The time dependency of water repellency (WR) in hydrophobic porous media plays a crucial role for water infiltration processes after rainfall and for the long-term performance of capillary barrier systems. The contact angle (CA) of hydrophobic media normally decreases with continuous contact with water, eventually allowing water imbibition. However, the effect of the reduction in CA with soil-water contact time on the water retention function of hydrophobic media is not yet fully understood. In this study, water retention characteristics were measured using a hanging water column apparatus equipped with a mini-time domain reflectometry (TDR) coil probe under controlled wetting and drying in a water-repellent volcanic ash soil (VAS) and in sands coated with different hydrophobic agents. The contact angle (CA–SWRC) under imbibition was evaluated based on the inflection points on the water retention curves. For both water-repellent VAS and hydrophobized sand samples, the calculated CA–SWRC increased with increasing WR. This was determined from both the water drop penetration time and the initial contact angle (CAi) by the sessile drop method. Calculated CA–SWRC values ranged from 20° to 48° for the water-repellent VAS and from 40° to 63° for the hydrophobized sand. The CA reduction with contact time was quantified by relating CA–SWRC and CAi. This gave a significant linear relationship for the hydrophobized sand [CA–SWRC = 0.40CAi +11.3 (30° < CAi < 120°), R2 = 0.66]. A large difference in water-filled pore distributions under controlled wetting and drying cycles was found on calculating the soil water capacity and pore size density as a function of water potential.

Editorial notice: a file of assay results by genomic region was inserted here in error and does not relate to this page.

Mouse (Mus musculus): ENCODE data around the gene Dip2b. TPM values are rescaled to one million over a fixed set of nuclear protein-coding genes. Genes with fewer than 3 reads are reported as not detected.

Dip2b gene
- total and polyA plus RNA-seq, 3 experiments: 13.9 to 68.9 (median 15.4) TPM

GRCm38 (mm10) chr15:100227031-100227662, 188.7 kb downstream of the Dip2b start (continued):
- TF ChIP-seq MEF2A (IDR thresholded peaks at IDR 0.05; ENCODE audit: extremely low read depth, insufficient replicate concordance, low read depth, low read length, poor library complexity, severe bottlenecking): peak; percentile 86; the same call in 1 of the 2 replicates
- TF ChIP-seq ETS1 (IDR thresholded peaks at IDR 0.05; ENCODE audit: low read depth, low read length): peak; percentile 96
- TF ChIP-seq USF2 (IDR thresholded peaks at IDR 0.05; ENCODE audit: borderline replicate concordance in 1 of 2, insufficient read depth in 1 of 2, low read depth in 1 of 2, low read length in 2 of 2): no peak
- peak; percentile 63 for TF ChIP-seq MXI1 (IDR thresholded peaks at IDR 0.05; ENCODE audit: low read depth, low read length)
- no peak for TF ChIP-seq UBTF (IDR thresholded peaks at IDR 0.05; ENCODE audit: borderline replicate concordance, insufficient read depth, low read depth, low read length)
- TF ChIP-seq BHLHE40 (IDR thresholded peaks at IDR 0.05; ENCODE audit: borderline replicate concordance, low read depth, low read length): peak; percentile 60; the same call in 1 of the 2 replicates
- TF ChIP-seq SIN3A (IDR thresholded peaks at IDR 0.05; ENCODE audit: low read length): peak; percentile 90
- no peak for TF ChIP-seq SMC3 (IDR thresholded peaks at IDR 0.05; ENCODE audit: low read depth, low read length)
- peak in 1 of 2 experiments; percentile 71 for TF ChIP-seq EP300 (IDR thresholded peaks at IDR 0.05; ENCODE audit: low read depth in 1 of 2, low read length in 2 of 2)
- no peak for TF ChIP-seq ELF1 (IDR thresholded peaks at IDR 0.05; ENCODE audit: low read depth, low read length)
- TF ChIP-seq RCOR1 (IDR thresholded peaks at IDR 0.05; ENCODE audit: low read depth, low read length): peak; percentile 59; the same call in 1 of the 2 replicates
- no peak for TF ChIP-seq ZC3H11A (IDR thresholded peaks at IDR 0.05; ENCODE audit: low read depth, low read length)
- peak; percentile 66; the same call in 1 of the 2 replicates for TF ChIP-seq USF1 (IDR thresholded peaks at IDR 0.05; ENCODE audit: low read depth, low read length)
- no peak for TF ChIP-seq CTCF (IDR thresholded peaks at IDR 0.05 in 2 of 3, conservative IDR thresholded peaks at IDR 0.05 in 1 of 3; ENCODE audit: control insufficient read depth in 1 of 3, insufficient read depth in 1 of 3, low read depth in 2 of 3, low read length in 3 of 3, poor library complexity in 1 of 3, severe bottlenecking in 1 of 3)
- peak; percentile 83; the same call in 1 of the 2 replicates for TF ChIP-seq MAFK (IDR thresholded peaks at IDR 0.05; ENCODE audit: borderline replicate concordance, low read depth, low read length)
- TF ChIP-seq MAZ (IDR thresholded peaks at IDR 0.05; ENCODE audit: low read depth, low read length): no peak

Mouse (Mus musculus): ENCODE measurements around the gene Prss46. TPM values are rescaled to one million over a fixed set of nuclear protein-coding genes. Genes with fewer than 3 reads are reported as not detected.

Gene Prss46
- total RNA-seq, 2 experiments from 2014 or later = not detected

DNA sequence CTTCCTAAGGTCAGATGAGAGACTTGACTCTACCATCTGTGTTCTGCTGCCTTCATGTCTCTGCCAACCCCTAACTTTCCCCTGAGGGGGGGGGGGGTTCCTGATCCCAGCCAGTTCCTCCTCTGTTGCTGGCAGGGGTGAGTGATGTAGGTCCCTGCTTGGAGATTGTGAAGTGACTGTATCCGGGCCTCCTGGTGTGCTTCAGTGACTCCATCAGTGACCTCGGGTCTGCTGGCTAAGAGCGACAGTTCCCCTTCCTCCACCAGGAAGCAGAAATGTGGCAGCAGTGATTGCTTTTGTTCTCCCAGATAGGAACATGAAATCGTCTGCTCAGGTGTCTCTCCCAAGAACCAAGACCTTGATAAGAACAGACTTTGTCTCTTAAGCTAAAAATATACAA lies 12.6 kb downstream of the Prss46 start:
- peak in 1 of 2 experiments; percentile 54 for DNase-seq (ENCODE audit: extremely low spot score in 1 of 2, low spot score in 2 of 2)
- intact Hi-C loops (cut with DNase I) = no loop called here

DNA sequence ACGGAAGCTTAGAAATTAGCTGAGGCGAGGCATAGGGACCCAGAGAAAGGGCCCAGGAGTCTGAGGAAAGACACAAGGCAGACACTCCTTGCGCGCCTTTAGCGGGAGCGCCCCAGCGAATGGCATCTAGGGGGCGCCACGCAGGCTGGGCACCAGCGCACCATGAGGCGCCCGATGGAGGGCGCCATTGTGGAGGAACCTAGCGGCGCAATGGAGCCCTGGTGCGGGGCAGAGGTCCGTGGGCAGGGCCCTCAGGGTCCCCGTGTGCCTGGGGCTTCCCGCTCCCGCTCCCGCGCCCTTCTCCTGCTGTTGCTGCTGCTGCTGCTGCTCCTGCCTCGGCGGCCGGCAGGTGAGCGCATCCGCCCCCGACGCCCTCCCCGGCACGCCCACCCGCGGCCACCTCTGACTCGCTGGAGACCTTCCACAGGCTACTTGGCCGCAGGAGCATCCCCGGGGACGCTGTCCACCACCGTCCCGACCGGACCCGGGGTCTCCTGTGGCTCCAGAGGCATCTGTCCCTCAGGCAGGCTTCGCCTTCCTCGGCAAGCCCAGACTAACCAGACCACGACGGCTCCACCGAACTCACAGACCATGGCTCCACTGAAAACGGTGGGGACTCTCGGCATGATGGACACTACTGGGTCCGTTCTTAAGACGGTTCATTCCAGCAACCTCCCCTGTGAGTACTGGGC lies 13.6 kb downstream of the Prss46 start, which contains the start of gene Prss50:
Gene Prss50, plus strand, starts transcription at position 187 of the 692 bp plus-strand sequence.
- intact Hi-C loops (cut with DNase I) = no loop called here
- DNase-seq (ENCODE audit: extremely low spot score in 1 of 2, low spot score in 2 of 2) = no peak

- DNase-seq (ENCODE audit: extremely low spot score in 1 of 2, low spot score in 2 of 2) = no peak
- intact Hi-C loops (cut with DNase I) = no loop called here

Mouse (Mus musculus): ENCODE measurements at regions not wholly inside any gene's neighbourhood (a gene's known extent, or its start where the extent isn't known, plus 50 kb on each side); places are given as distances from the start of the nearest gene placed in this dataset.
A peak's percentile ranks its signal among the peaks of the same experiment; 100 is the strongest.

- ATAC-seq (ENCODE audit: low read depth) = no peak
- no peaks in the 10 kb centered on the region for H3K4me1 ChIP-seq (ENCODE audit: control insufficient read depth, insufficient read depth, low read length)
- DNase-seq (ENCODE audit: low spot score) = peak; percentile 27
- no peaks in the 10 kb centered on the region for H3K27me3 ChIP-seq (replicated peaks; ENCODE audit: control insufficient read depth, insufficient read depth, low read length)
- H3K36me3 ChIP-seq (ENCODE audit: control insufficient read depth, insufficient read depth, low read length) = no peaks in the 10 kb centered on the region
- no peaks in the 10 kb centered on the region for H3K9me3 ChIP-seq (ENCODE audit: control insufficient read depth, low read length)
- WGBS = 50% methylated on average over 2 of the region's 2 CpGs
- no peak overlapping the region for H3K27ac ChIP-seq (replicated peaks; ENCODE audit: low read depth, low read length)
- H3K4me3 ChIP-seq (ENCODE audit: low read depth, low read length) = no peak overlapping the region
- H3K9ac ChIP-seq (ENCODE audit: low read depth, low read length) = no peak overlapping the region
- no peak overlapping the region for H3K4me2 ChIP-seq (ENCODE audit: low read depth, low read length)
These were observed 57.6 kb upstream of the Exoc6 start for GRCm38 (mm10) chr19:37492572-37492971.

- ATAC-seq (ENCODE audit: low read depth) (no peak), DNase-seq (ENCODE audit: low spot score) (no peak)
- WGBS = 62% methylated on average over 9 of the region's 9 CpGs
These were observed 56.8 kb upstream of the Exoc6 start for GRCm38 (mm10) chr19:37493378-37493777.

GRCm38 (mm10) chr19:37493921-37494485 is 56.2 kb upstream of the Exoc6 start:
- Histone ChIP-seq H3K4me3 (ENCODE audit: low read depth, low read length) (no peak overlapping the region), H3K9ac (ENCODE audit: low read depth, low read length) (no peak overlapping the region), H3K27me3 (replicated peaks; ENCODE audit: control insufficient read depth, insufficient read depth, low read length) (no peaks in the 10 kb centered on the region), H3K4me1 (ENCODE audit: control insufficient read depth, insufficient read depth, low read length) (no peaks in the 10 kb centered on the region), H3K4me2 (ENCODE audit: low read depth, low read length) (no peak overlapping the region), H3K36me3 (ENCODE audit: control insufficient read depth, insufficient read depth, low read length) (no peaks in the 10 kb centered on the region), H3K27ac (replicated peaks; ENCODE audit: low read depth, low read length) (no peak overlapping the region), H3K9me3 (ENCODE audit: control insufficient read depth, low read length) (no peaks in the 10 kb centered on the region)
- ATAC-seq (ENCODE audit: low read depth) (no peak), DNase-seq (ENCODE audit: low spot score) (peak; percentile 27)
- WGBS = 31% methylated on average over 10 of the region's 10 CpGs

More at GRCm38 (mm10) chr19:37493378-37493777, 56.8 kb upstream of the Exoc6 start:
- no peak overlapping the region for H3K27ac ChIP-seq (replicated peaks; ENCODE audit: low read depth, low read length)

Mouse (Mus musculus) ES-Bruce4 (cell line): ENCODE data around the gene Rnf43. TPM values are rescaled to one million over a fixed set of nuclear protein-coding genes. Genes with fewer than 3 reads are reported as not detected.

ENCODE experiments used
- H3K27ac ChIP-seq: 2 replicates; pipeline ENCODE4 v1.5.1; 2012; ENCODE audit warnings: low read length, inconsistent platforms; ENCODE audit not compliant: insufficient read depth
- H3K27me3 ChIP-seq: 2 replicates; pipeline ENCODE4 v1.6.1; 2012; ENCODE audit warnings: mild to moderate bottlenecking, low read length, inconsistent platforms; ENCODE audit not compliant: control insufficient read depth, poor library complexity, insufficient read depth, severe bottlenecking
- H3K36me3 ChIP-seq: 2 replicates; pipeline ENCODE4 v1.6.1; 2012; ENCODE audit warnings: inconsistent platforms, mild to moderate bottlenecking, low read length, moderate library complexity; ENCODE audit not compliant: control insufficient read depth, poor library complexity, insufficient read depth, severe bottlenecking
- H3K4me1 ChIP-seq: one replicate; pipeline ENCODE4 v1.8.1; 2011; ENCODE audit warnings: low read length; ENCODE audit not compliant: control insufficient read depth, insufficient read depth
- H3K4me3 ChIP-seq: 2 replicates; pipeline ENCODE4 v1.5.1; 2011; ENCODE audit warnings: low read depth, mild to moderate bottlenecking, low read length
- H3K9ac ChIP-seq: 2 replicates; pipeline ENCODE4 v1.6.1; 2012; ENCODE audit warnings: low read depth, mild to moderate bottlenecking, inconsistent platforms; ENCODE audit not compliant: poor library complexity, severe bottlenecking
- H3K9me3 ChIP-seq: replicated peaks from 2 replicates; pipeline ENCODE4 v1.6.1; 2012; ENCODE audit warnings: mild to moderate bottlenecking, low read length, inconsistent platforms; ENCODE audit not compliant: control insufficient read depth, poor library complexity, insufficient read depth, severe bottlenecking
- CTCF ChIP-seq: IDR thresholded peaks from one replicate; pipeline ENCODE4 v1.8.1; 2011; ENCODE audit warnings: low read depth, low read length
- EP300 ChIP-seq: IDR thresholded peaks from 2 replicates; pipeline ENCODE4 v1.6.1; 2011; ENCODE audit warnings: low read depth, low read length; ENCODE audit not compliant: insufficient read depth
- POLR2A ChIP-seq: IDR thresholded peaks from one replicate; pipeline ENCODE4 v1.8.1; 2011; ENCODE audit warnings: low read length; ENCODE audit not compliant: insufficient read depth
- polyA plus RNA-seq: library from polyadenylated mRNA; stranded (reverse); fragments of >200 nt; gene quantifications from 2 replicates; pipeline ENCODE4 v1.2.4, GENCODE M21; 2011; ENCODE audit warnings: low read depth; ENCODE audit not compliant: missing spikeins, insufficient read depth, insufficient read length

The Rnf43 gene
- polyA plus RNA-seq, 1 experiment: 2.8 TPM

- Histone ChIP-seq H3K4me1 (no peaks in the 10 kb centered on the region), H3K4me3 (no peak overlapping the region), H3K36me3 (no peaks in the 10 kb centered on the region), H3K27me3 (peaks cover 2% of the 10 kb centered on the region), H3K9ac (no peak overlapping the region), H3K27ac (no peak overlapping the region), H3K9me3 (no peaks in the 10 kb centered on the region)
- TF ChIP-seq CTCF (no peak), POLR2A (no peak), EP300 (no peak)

Soil Science Society of America Journal, 2013, Vol 77, Issue 6, p. 1944-1954